As I have said many times, the United States faces some daunting challenges – the kind of challenges that, if left unaddressed, will degrade not only our quality of life but, more importantly, that of our children and grandchildren.
What makes these challenges – such our fiscal state and our dependence on foreign energy sources – so daunting isn’t that we don’t know what needs to done, but that we lack the political will to do it. Few politicians are willing to take the political risks, which, to be fair, is understandable, since few Americans are willing to give up anything for the sake of future generations.
Two recent stories in the New York Times tell the sad tale: The first concerns solar panels placed on telephone poles by a New Jersey electric company. Panels like these have helped make the Garden State second only to California in solar power capacity.
New Jersey may be second in solar power capacity, but it’s probably first in whining about it: Residents of Bergen County call the panels “ugly,” and an “eyesore.” They “hate” them and worry about their impact on property values.
What makes this rhetoric especially ridiculous is that the panels are attached to telephone poles from which power and telephone lines and the occasional transformer box also hang. It’s not as though someone’s view of the Rocky Mountains is being obscured.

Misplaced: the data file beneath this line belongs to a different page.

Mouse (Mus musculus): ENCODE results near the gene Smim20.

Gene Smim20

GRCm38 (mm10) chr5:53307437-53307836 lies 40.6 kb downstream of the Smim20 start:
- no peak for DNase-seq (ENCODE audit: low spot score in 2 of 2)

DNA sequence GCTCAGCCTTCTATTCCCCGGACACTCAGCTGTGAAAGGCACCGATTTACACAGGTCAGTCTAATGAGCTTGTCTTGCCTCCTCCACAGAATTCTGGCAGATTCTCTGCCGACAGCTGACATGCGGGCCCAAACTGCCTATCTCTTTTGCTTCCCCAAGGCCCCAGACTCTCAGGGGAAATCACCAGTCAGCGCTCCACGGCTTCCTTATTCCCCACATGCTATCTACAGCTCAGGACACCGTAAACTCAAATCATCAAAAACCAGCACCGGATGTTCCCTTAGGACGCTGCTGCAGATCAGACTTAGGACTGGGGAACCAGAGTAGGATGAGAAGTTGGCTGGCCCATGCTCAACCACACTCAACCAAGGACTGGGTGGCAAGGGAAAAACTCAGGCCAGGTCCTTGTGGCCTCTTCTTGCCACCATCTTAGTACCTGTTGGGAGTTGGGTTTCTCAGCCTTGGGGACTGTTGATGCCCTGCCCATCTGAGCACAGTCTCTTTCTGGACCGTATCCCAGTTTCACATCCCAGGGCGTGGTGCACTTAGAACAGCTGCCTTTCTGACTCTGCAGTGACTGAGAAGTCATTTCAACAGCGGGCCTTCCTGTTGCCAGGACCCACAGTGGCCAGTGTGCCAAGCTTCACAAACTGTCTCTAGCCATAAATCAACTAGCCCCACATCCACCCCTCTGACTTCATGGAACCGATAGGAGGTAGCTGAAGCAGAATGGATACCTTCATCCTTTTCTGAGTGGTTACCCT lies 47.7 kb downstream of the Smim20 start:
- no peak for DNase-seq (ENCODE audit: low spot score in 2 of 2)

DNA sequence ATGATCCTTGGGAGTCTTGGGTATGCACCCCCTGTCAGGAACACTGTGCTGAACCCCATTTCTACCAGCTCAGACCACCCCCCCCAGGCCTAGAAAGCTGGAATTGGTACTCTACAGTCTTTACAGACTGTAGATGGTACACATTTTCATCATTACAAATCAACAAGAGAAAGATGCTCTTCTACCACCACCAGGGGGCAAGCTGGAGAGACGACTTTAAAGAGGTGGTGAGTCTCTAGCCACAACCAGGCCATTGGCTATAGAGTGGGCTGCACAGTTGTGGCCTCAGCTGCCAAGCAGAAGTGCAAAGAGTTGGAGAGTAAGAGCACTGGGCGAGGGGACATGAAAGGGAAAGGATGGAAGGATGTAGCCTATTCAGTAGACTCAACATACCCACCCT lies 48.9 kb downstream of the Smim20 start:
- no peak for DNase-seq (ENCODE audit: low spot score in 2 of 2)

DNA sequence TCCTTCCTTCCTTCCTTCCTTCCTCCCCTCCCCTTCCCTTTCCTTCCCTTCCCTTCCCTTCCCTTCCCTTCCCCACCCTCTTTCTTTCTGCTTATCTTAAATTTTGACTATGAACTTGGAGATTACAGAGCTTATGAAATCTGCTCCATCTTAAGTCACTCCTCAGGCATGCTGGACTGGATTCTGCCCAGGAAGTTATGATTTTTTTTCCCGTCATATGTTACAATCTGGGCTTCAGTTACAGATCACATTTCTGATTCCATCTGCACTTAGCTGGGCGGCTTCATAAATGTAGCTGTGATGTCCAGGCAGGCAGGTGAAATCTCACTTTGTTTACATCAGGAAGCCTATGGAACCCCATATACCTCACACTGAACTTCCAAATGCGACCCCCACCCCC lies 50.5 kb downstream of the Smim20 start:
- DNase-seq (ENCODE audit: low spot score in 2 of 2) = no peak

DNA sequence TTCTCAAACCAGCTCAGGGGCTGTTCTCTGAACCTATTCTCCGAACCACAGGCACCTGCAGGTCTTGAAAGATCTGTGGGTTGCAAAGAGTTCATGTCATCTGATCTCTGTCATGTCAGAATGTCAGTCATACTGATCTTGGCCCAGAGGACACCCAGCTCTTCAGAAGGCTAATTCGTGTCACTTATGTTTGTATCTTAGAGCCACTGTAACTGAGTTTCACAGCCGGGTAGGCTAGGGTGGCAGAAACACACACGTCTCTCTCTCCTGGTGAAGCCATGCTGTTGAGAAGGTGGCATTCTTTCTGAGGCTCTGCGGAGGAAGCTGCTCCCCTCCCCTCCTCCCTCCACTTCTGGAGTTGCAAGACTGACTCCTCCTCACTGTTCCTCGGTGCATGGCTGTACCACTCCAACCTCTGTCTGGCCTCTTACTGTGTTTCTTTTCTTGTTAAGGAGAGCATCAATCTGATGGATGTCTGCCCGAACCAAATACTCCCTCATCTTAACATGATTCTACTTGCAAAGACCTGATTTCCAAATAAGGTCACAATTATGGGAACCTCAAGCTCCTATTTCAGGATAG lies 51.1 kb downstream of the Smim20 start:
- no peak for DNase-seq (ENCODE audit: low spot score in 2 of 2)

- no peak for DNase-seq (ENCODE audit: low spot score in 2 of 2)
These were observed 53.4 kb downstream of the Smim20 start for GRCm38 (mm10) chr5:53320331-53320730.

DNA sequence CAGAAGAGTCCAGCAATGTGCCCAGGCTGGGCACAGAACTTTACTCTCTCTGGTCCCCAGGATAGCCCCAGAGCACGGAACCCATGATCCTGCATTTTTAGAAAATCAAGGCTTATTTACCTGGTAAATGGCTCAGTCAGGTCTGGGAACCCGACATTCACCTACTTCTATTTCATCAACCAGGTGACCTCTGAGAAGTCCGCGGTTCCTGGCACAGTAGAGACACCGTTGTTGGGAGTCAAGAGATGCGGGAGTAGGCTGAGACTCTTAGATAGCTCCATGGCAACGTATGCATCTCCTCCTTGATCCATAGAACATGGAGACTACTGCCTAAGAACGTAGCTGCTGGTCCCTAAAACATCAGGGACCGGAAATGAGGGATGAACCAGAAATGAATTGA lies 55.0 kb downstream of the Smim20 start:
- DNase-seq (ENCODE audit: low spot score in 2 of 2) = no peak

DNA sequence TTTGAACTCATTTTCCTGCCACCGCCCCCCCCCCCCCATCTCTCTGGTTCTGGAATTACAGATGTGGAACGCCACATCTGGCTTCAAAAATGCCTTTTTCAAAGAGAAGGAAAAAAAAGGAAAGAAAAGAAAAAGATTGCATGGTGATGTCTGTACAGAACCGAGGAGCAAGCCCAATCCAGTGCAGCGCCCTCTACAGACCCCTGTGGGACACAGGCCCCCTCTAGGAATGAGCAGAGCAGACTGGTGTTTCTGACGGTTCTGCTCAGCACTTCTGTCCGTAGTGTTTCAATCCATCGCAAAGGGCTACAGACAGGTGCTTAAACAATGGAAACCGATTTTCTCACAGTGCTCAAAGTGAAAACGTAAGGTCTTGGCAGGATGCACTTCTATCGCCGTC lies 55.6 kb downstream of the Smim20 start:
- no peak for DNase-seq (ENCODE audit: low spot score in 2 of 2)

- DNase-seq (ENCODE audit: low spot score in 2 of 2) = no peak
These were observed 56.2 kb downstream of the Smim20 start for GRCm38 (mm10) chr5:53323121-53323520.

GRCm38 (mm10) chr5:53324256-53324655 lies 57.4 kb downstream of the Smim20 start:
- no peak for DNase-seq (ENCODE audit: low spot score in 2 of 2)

Even more telling is a story about the attempt to limit taxpayer exposure to the Fannie Mae fiasco. The attempt involves limiting the size of mortgages covered by federal mortgage guarantees.
Currently, the limit is about $730,000 in some of the most-expensive parts of the country. Under that proposal, that cap would be trimmed by as much as a third.
It shouldn’t come as any surprise that the proposal is drawing opposition from those who would be affected. One of the more reasonable voices quoted in the Times said that “I’m glad to see they’re trying to rein in Fannie Mae, but I think I’m being disproportionately penalized.”
Penalized? Since when is there a right to government assistance in buying and selling the house of your dreams?
Naturally, the National Association of Realtors has made stopping the changes “a top lobbying priority.”
Kevin Drum of the liberal magazine Mother Jones rightly summed up the response as “American politics in a nutshell.”
Americans talk a big game about fiscal and personal responsibility; they are gung-ho on energy independence, but when it comes time for action, their response is always the same: Stick the other guy with the check.
Residents of Nantucket are all for “sustainable” energy, except when the wind farm is built off their beach. Wall Street preaches to Main Street about fiscal rectitude, but gets the vapors at the thought of taxing hedge fund mangers’ incomes in the same way you do truck drivers’ incomes.
Folks, we can’t afford this kind of hypocrisy anymore. If we ourselves aren’t willing to make the sacrifices necessary, forces beyond our control will force them upon us. And that will truly be ugly and worthy of our hate. But we will have deserved it.